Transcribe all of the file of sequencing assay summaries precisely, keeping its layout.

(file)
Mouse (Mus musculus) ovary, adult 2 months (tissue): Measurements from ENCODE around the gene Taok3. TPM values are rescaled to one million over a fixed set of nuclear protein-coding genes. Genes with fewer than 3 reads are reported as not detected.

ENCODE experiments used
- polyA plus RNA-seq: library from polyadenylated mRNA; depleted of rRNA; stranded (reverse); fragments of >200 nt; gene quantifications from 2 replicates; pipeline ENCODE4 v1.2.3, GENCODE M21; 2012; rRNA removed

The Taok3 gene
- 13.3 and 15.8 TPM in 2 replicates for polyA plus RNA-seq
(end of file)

Mouse (Mus musculus) ovary, adult 2 months (tissue): Measurements from ENCODE around the gene Taok3. TPM values are rescaled to one million over a fixed set of nuclear protein-coding genes. Genes with fewer than 3 reads are reported as not detected.

ENCODE experiments used
- polyA plus RNA-seq: library from polyadenylated mRNA; depleted of rRNA; stranded (reverse); fragments of >200 nt; gene quantifications from 2 replicates; pipeline ENCODE4 v1.2.3, GENCODE M21; 2012; rRNA removed

The Taok3 gene
- 13.3 and 15.8 TPM in 2 replicates for polyA plus RNA-seq